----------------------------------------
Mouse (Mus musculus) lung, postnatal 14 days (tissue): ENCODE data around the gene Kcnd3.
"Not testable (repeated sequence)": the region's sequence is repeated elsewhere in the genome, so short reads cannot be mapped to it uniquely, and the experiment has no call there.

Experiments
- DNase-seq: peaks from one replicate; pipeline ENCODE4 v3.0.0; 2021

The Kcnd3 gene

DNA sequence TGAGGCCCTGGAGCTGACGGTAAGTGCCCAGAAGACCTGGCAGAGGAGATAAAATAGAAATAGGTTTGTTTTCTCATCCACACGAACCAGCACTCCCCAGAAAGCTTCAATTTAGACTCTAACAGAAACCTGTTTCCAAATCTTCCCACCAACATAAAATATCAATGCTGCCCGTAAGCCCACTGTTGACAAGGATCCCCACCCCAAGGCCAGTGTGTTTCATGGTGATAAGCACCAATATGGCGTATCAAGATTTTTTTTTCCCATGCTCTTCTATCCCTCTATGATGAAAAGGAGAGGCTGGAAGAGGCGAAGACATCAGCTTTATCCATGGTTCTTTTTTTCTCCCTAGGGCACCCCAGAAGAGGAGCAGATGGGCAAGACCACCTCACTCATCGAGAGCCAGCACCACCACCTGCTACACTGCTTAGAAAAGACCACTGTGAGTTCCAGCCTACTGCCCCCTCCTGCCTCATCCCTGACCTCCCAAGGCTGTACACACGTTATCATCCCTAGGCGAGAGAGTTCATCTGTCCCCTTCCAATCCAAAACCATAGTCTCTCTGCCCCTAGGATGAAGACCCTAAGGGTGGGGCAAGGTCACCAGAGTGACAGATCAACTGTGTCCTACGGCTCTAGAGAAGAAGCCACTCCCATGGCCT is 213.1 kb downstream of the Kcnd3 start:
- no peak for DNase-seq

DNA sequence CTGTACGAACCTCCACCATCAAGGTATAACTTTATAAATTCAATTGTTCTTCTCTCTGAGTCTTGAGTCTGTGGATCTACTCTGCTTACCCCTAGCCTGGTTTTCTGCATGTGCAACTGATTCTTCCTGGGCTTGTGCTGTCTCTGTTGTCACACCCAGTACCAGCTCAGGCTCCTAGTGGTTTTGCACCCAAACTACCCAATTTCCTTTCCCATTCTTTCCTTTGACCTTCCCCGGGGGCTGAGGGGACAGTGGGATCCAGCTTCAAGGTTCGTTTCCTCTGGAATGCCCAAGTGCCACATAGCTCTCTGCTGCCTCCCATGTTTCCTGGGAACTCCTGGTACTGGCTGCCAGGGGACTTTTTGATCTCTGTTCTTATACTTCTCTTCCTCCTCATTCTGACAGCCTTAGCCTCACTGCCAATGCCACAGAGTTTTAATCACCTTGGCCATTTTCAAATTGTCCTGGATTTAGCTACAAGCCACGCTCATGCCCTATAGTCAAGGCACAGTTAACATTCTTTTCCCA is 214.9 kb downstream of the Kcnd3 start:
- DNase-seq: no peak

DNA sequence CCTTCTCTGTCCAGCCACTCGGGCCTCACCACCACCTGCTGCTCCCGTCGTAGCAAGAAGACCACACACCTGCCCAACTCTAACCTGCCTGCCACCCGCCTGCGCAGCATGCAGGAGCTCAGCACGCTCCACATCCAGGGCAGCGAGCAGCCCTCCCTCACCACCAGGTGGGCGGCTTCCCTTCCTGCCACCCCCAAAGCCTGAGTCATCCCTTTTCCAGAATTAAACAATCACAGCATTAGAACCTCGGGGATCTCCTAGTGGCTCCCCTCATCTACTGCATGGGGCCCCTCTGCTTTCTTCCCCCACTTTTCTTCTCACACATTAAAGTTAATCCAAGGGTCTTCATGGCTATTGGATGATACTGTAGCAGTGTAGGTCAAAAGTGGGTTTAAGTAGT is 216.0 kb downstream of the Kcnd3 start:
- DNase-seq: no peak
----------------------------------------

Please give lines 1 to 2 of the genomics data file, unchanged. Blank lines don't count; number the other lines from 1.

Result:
Mouse (Mus musculus) lung, postnatal 14 days (tissue): ENCODE data around the gene Kcnd3.
"Not testable (repeated sequence)": the region's sequence is repeated elsewhere in the genome, so short reads cannot be mapped to it uniquely, and the experiment has no call there.